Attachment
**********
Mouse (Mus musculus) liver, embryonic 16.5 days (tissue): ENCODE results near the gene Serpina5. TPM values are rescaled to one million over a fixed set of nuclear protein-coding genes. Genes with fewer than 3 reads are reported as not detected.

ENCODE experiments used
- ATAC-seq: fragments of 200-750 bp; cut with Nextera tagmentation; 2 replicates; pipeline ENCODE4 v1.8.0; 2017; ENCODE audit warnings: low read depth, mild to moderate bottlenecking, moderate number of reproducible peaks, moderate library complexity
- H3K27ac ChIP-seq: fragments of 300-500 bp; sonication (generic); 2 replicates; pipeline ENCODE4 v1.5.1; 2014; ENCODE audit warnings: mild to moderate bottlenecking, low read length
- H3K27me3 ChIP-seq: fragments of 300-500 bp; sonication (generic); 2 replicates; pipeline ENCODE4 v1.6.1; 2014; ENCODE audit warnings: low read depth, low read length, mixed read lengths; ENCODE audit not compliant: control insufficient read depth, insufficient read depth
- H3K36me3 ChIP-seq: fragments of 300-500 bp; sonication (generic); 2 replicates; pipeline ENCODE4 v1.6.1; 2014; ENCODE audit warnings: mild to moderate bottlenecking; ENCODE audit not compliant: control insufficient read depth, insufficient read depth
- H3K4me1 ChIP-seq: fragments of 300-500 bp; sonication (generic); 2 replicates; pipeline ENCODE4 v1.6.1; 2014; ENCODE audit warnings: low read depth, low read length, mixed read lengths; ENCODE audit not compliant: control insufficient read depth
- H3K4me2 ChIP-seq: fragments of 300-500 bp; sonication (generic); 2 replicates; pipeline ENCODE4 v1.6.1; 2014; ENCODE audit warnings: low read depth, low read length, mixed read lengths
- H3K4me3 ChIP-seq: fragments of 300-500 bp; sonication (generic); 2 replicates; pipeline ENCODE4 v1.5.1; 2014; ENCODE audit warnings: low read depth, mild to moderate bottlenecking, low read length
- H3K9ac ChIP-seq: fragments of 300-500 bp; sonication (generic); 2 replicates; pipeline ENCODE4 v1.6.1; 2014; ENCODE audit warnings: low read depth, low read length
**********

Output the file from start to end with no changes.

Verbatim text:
Mouse (Mus musculus) liver, embryonic 16.5 days (tissue): ENCODE results near the gene Serpina5. TPM values are rescaled to one million over a fixed set of nuclear protein-coding genes. Genes with fewer than 3 reads are reported as not detected.

ENCODE experiments used
- ATAC-seq: fragments of 200-750 bp; cut with Nextera tagmentation; 2 replicates; pipeline ENCODE4 v1.8.0; 2017; ENCODE audit warnings: low read depth, mild to moderate bottlenecking, moderate number of reproducible peaks, moderate library complexity
- H3K27ac ChIP-seq: fragments of 300-500 bp; sonication (generic); 2 replicates; pipeline ENCODE4 v1.5.1; 2014; ENCODE audit warnings: mild to moderate bottlenecking, low read length
- H3K27me3 ChIP-seq: fragments of 300-500 bp; sonication (generic); 2 replicates; pipeline ENCODE4 v1.6.1; 2014; ENCODE audit warnings: low read depth, low read length, mixed read lengths; ENCODE audit not compliant: control insufficient read depth, insufficient read depth
- H3K36me3 ChIP-seq: fragments of 300-500 bp; sonication (generic); 2 replicates; pipeline ENCODE4 v1.6.1; 2014; ENCODE audit warnings: mild to moderate bottlenecking; ENCODE audit not compliant: control insufficient read depth, insufficient read depth
- H3K4me1 ChIP-seq: fragments of 300-500 bp; sonication (generic); 2 replicates; pipeline ENCODE4 v1.6.1; 2014; ENCODE audit warnings: low read depth, low read length, mixed read lengths; ENCODE audit not compliant: control insufficient read depth
- H3K4me2 ChIP-seq: fragments of 300-500 bp; sonication (generic); 2 replicates; pipeline ENCODE4 v1.6.1; 2014; ENCODE audit warnings: low read depth, low read length, mixed read lengths
- H3K4me3 ChIP-seq: fragments of 300-500 bp; sonication (generic); 2 replicates; pipeline ENCODE4 v1.5.1; 2014; ENCODE audit warnings: low read depth, mild to moderate bottlenecking, low read length
- H3K9ac ChIP-seq: fragments of 300-500 bp; sonication (generic); 2 replicates; pipeline ENCODE4 v1.6.1; 2014; ENCODE audit warnings: low read depth, low read length